This past July, I took my first mission trip out of the country. I traveled with seven others to Madrid, Spain, where we worked alongside four missionaries serving North African Muslims. The missionaries asked us to host an English club for the children and a clothing distribution for the mothers. On the other hand, they told us to not share the gospel or bring up conversations on Jesus, the Bible, and Christianity.
What strange instructions! Are these missionaries only interested in humanitarian efforts and social support? Were they opposing the Great Commission to “make disciples of all nations” and teach all Jesus has commanded (Matt. 28:19-20)? In fact, no.
On the second day of our visit, one of the missionaries sat us down to explain why we were invited to come. Dan told us that most people go on short-term missions asking, “What can I do?” But he could get anyone “to do” what we would do that week. Instead of focusing on doing, he had invited us there “to be.”
The missionaries knew that the people we’d meet needed to see the impact of Jesus in our lives. They needed to see that life with Jesus transforms us and makes us new. So doing things like teaching English or sorting donations wouldn’t cut it. It would require more from us than just going through motions. In Galatians, Paul says that the Holy Spirit grows in us certain character traits. By the Spirit, we become loving, joyful, peaceful, patient, kind, good, faithful, gentle, and disciplined. These are what Dan wanted us to “be.” Dan wanted us to be models of sincere Christians in love with Jesus and filled with God’s Spirit.
Almost immediately after he explained this, I began to draw shorter breaths. What had I gotten myself into? Despite what it may seem, “to be” is a much greater challenge than doing something. “To be” has to do with identity. Being a Christian is not about keeping a set list of rules and “doing” the right things. It’s about becoming someone new.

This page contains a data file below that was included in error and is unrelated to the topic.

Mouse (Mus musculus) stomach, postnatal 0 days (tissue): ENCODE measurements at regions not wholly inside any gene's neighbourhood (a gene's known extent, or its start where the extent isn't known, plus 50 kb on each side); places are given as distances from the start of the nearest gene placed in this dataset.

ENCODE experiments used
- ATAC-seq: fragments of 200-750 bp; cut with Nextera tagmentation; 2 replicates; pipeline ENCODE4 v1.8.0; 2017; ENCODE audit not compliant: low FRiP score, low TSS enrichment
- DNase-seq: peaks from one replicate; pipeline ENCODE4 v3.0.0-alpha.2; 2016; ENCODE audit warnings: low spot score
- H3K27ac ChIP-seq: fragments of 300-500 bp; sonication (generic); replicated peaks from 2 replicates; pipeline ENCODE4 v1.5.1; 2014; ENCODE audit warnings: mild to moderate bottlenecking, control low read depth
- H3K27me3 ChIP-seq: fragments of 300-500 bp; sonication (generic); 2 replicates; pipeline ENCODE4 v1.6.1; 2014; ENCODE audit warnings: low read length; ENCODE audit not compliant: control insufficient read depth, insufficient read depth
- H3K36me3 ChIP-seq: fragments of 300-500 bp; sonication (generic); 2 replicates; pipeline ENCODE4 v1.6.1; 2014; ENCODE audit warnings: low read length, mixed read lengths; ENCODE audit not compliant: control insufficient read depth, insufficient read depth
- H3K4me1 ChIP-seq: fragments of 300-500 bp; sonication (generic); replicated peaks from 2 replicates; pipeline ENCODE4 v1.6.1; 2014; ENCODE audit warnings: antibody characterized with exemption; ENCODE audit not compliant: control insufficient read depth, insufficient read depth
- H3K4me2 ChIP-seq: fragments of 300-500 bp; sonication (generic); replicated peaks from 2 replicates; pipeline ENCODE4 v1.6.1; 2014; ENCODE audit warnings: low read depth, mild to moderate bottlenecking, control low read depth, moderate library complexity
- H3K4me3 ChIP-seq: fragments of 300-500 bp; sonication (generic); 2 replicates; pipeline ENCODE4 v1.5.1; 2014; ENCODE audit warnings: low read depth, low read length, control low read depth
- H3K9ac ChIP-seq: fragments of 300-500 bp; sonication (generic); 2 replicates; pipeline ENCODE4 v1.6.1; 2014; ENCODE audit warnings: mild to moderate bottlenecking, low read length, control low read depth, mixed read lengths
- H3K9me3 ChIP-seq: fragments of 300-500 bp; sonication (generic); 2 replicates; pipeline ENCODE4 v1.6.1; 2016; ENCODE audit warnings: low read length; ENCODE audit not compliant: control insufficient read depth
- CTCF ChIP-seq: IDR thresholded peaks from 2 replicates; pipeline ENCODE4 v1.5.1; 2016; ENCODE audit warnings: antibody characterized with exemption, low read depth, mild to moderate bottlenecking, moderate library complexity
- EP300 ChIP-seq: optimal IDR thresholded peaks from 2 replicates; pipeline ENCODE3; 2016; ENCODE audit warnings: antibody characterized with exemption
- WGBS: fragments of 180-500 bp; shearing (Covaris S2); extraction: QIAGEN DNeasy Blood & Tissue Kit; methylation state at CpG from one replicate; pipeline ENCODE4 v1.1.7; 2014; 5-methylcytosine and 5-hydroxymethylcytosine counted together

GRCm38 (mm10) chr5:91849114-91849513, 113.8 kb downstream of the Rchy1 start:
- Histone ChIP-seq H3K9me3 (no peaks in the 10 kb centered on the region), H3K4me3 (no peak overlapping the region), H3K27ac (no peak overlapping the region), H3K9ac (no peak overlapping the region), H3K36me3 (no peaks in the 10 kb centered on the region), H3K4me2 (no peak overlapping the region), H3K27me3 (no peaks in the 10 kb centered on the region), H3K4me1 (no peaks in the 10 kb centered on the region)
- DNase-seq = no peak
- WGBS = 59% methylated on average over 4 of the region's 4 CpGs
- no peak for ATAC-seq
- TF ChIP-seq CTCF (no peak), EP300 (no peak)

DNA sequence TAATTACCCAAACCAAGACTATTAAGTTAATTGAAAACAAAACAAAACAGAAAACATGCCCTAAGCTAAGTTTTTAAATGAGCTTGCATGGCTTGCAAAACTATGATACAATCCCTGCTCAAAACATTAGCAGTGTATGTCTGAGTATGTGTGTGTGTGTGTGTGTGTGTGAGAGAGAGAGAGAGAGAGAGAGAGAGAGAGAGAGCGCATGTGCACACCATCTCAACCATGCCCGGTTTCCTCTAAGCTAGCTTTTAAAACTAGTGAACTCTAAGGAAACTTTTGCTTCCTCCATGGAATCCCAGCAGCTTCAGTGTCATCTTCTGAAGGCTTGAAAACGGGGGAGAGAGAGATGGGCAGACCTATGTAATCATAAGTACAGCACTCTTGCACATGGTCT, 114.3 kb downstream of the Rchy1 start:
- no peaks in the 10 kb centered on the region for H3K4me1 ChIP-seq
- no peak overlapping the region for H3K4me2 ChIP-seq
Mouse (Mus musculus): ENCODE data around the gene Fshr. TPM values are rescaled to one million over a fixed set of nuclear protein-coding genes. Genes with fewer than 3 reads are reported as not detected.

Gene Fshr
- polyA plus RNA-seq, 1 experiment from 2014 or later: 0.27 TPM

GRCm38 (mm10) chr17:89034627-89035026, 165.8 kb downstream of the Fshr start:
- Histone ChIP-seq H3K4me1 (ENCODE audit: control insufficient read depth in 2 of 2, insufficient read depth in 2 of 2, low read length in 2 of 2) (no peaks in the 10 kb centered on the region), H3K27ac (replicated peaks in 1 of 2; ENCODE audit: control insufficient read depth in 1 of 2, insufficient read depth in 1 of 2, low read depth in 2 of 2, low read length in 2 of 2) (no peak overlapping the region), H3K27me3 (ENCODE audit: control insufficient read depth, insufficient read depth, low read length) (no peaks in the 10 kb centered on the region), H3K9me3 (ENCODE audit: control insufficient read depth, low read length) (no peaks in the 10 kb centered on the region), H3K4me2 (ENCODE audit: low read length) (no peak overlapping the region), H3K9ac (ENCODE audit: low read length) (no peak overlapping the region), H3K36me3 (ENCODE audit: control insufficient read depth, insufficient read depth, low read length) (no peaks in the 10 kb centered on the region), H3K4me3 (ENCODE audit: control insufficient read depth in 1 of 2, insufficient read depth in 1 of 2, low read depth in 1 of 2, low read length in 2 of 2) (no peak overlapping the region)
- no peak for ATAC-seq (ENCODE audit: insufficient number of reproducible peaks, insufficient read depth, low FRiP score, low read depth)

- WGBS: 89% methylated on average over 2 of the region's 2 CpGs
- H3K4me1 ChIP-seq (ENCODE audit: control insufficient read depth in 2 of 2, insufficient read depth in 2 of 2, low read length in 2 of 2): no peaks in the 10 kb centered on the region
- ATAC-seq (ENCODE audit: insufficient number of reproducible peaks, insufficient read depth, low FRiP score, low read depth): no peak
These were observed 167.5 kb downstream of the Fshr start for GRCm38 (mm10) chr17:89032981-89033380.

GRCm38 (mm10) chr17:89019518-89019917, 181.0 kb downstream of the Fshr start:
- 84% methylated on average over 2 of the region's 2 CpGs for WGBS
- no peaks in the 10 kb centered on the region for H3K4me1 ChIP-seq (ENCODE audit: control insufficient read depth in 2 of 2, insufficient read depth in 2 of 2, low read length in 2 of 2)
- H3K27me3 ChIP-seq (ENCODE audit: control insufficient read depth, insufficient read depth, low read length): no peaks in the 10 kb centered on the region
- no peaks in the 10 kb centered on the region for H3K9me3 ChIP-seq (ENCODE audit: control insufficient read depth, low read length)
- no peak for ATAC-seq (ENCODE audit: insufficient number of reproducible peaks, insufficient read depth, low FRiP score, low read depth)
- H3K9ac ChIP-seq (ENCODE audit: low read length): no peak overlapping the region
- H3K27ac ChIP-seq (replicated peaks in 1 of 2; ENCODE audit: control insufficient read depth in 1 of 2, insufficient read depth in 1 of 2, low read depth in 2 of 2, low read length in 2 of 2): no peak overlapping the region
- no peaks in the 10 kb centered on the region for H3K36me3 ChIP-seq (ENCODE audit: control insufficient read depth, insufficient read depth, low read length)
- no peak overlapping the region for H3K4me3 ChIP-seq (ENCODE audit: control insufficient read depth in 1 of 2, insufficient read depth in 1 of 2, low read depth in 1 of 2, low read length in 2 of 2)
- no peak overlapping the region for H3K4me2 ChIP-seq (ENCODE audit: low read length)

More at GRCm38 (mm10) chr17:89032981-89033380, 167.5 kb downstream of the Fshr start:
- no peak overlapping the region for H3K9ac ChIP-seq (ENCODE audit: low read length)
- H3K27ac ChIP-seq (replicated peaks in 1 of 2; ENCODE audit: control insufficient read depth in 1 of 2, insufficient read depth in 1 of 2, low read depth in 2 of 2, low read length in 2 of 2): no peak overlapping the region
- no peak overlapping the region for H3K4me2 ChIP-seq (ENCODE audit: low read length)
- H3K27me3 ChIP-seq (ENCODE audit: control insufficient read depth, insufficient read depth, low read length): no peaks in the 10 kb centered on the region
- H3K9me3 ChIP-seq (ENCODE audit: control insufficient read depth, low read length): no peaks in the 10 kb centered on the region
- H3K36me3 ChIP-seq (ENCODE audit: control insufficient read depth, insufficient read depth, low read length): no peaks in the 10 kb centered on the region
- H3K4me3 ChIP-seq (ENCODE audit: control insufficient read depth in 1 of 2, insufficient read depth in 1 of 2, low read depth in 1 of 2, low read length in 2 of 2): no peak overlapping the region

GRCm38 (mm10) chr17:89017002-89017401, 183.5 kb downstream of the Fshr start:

God was accurate in calling us his bride. When a man proposes marriage, we know he wants his love to say, “I do.” But we hope the proposal isn’t about asking her to do things like cook, clean, or raise children. If he is a honest man, he wants her to change her identity. He asks for her heart and everything of who she is. He asks her to change her name. And God asks us to change our names. He wants to adopt us, marry us. He wants us to give up our former identities and take on his through Christ. Unlike doing, being requires commitment. It means surrendering all we have to God. And surrendering takes courage. As I listened to Dan, I wondered if I had what it would take.
My team was pushed that week, but we pulled through each day triumphantly. We worked well together, with each person rising to help wherever needed. We met unexpected challenges along the way and yet collected a staggering list of reasons to praise God. Sometimes in our group prayers, we could not finish thanking God for his blessings.
But by Thursday morning, I had reached my breaking point. Each team member had their struggles–whether physically, emotionally, or spiritually–but mine was probably the most noticeable. Little things, insignificant issues on their own, had started to pile on top of me. Suddenly, the weight became overwhelming; I couldn’t stop the tears. And I rarely cry. Just before the English club started, the arriving children watched as I had to leave my team. One of the missionaries escorted me to her apartment, where I could eat goldfish crackers and rest in front of a fan. At the time, I was convinced that I was under spiritual attack. The missionary, however, thought my distress could be from another source. She suggested that I was experiencing God’s discipline.
Forced to rest, I couldn’t “do” anything. While I waited alone in the apartment, away from the distractions of programming, I could rest with God and be. When I focused on “doing” things for God, I lost how to be with him. And without his Spirit filling me up, I lost all ability “to be” anything but a stressed mess.
We can do all we want on our own, but without God making us new from the inside-out, our doings mean nothing. Being in Christ is the only way others will see real life that comes by Christ’s salvation alone. By the end of the trip, it didn’t feel like we did much, but the families we met thanked us for being there. And I thank God for using us in his work with the community.